Archive for April 9th, 2017
The BJP swept the February-March, 2017 Assembly elections in Uttar Pradesh and Uttarakhand. The instant reaction of BSP supremo Mayawati to her party’s miserable performance in Uttar Pradesh was that Electronic Voting Machines (EVMs) were manipulated. Soon the Samajwadi Party and AAP leaders joined Mayawati’s outcry. Even some Congress leaders in Uttarakhand also started talking about EVM manipulation. Meanwhile, a discussion on the fragmentation of non-BJP votes in Uttar Pradesh had also started (the BJP got so many seats with a vote share of less than 40 per cent while the combined vote share of BSP and SP was over 44 per cent plus six per cent of the Congress share).
The subject of EVM manipulation has been cropping up almost from the time EVMs were introduced. A sort of campaign on this issue was launched by then Madhya Pradesh Congress President Suresh Pachouri after the 2008 Assembly elections which had returned BJP’s Shivraj Singh Chouhan for the second term. A distraught Pachouri had threatened to expose EVM manipulations with the help of his “friends in the UK and the US”.
Before Pachouri could carry out his threat, Lal Krishna Advani jumped in the fray after the BJP lost the 2009 Lok Sabha elections and his dream of becoming the Prime Minister was shattered. He demanded discontinuation of EVMs and going back to the printed ballot papers. Advani’s demand was supported by the leaders of various parties like the AIADMK, CPI (M), Janata Dal (S) and the Lok Janshakti Party. Advani had the support of a bureaucrat also. Former Delhi chief secretary Omesh Saigal had surfaced to claim that he knew a secret code in the EVM, through which the machine could be programmed to transfer every fifth vote to a particular candidate. Petitions were filed in courts on the fallibility of EVMs, one of the most vocal petitioners being BJP’s Kirit Somaiya.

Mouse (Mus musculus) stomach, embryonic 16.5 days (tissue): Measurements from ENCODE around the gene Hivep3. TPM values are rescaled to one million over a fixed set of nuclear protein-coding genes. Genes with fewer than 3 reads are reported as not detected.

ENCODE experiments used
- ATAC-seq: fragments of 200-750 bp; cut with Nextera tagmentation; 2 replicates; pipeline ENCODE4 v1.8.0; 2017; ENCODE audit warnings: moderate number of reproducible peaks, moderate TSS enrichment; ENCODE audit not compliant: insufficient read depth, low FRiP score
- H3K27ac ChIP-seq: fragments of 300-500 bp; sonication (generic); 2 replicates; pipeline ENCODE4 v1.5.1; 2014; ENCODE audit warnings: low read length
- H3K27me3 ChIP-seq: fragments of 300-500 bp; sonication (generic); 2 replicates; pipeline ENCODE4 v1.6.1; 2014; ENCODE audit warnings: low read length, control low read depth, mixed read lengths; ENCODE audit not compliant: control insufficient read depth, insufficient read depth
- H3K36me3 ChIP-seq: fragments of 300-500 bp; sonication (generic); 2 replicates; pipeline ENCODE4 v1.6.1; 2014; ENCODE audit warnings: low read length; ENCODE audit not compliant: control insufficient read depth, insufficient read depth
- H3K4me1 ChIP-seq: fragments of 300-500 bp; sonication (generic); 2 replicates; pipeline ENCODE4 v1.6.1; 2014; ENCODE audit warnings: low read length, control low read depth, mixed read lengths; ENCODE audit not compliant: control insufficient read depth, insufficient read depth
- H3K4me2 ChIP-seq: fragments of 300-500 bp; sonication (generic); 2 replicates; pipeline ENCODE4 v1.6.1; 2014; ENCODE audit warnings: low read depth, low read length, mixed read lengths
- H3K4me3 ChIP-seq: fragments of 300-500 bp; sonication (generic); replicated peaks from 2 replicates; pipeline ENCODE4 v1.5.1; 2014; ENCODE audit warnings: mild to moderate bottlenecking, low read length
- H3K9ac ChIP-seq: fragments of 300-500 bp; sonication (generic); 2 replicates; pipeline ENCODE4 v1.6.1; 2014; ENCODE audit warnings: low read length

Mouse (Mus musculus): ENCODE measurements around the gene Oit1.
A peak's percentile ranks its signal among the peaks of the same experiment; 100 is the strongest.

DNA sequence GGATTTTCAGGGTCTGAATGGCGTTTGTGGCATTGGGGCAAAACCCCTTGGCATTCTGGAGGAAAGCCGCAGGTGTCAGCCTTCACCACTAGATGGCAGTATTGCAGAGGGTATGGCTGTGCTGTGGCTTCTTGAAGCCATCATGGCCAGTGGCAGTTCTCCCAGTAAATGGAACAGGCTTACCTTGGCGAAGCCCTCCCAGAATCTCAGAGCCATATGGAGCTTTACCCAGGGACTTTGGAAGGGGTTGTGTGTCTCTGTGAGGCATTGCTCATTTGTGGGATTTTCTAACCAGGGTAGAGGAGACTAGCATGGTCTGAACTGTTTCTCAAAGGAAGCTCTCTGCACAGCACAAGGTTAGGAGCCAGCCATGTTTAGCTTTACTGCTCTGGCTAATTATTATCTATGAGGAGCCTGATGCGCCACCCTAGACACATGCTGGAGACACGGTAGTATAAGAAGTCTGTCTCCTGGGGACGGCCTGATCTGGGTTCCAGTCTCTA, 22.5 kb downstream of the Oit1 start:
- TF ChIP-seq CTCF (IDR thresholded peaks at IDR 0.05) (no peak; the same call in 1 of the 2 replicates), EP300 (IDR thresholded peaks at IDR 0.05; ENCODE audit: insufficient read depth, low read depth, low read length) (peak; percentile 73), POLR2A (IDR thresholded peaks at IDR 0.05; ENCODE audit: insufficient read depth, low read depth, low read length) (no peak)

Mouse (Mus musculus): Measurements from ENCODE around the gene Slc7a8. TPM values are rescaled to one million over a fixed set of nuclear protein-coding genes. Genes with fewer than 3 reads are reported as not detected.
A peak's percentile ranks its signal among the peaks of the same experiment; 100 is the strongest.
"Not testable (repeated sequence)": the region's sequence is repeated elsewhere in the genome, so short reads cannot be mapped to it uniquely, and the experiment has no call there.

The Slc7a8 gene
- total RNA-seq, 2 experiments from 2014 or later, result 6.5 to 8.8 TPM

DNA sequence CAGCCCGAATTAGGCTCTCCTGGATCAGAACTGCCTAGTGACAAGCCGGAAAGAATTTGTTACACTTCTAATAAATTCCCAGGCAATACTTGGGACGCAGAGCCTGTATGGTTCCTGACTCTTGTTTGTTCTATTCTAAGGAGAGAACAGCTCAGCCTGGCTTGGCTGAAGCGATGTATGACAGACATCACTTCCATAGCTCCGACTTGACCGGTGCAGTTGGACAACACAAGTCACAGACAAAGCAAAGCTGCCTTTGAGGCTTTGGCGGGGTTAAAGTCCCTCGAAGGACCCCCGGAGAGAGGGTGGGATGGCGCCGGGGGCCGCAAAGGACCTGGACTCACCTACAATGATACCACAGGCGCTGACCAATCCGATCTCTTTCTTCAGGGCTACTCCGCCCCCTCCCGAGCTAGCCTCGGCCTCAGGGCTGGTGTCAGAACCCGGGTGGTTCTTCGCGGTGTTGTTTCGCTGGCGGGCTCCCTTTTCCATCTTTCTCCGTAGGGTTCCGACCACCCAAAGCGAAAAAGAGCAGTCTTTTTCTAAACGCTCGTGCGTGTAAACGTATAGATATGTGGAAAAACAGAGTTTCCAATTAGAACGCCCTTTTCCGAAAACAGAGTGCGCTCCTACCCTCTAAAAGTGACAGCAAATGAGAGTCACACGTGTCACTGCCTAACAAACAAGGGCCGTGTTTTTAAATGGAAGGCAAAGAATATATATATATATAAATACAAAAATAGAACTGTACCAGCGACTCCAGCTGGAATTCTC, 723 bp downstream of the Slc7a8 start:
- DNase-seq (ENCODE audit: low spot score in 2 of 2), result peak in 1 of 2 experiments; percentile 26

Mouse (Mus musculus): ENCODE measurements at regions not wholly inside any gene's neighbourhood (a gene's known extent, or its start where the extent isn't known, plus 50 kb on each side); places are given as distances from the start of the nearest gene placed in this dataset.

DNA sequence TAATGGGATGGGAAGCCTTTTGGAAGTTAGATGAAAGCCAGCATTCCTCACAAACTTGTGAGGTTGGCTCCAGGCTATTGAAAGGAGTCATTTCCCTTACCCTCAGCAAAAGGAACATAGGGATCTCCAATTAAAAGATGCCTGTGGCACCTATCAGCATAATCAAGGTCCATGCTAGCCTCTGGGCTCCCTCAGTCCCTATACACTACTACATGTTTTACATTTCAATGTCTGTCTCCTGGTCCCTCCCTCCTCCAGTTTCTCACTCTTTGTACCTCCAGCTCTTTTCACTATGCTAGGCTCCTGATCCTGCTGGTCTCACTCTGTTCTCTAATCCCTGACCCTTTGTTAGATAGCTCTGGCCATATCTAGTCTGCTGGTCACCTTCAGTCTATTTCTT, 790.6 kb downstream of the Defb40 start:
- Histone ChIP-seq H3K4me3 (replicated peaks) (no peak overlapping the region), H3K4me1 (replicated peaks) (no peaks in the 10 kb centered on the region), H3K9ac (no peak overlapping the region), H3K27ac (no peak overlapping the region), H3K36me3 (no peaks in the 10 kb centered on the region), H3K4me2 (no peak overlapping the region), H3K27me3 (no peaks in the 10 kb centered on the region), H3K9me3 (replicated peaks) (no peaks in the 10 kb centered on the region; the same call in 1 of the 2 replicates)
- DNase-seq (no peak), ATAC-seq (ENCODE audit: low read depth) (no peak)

There was so much noise in the country that the Election Commission felt it had to do something. In August 2009, the Commission randomly obtained 100 EVMs from 10 States (Andhra Pradesh, Delhi, Gujarat, Karnataka, Madhya Pradesh, Maharashtra, Punjab, Rajasthan, Tamil Nadu and Uttar Pradesh). The Commission invited political leaders, petitioners and other critics of EVMs and also made the media announcement that the EVMs would be kept in the Commission office for a specified period and anyone could come and show how these machines could be manipulated. No one did. The EVM bogey, though, has one merit. It keeps occupied the politicians who have been defeated in the elections and have nothing else to do at the moment.